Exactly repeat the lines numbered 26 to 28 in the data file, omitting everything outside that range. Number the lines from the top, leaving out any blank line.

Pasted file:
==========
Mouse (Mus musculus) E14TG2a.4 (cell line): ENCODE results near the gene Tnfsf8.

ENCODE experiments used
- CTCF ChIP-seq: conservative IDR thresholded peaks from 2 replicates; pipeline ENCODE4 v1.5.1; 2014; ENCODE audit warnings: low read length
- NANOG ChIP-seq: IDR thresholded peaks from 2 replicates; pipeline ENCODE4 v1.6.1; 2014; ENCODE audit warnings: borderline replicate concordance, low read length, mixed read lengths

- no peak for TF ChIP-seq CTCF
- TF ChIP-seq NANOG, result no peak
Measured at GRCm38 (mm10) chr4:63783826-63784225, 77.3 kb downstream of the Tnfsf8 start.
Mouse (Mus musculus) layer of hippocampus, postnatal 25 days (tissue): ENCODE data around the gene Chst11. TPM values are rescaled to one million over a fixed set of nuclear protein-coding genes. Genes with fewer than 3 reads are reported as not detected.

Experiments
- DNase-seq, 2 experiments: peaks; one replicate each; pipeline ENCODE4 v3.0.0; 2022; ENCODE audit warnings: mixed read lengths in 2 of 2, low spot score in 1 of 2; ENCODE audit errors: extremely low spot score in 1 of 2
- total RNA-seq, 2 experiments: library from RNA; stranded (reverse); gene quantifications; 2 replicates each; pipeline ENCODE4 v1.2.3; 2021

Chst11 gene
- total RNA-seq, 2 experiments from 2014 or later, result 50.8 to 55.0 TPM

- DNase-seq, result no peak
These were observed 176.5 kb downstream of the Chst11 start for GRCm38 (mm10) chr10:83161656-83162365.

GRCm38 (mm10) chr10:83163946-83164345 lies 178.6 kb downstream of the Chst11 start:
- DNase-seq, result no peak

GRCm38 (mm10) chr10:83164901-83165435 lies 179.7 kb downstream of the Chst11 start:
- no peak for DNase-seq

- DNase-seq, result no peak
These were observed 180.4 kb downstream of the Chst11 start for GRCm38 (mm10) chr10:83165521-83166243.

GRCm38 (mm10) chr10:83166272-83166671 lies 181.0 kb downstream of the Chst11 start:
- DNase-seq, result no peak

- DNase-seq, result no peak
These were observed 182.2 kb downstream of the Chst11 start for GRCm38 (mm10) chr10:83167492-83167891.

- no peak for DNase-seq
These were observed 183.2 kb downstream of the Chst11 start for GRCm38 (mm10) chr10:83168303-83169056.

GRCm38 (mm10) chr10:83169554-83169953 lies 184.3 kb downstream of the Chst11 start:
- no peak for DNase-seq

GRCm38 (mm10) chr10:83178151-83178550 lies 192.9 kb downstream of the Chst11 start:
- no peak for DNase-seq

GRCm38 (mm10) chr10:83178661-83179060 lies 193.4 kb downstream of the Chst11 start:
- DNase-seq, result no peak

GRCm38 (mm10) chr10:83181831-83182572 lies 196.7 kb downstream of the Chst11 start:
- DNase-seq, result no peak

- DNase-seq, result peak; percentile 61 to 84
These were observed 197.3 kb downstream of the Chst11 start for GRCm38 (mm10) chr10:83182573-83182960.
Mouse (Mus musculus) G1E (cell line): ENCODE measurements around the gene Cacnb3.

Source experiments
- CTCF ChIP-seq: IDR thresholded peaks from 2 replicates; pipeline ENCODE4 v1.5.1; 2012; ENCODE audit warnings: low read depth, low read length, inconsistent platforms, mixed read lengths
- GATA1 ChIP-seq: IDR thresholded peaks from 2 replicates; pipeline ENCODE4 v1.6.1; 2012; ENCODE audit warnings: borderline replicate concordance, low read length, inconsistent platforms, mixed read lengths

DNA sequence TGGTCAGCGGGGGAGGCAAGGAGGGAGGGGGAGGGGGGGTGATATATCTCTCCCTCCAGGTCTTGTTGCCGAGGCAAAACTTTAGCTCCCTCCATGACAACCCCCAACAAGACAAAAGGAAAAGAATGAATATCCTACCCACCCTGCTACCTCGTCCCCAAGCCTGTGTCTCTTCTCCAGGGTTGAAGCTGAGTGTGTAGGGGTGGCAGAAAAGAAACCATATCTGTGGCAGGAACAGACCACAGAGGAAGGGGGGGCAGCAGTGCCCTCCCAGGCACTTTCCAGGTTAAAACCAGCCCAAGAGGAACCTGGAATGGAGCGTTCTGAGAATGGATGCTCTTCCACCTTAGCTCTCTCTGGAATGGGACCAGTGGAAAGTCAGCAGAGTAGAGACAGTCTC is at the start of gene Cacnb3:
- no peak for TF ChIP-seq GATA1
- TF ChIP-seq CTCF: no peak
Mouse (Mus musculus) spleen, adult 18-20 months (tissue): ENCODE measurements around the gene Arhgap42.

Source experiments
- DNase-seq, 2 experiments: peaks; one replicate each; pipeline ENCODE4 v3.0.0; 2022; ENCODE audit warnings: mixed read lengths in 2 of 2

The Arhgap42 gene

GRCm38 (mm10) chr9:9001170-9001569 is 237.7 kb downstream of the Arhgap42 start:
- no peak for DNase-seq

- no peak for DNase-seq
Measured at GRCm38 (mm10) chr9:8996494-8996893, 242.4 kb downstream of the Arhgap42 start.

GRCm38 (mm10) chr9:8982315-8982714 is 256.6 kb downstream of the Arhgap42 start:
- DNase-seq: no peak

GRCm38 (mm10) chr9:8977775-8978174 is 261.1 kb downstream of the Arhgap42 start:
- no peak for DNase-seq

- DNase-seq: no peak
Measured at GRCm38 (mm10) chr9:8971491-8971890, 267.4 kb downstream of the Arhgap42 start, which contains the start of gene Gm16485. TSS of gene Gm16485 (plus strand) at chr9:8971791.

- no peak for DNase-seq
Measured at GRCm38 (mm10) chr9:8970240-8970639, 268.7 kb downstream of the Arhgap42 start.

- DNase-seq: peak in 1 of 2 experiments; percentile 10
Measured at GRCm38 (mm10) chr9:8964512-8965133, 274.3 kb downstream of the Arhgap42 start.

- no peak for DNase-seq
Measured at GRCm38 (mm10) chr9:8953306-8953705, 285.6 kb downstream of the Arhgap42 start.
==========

- no peak for DNase-seq
These were observed 183.2 kb downstream of the Chst11 start for GRCm38 (mm10) chr10:83168303-83169056.

GRCm38 (mm10) chr10:83169554-83169953 lies 184.3 kb downstream of the Chst11 start: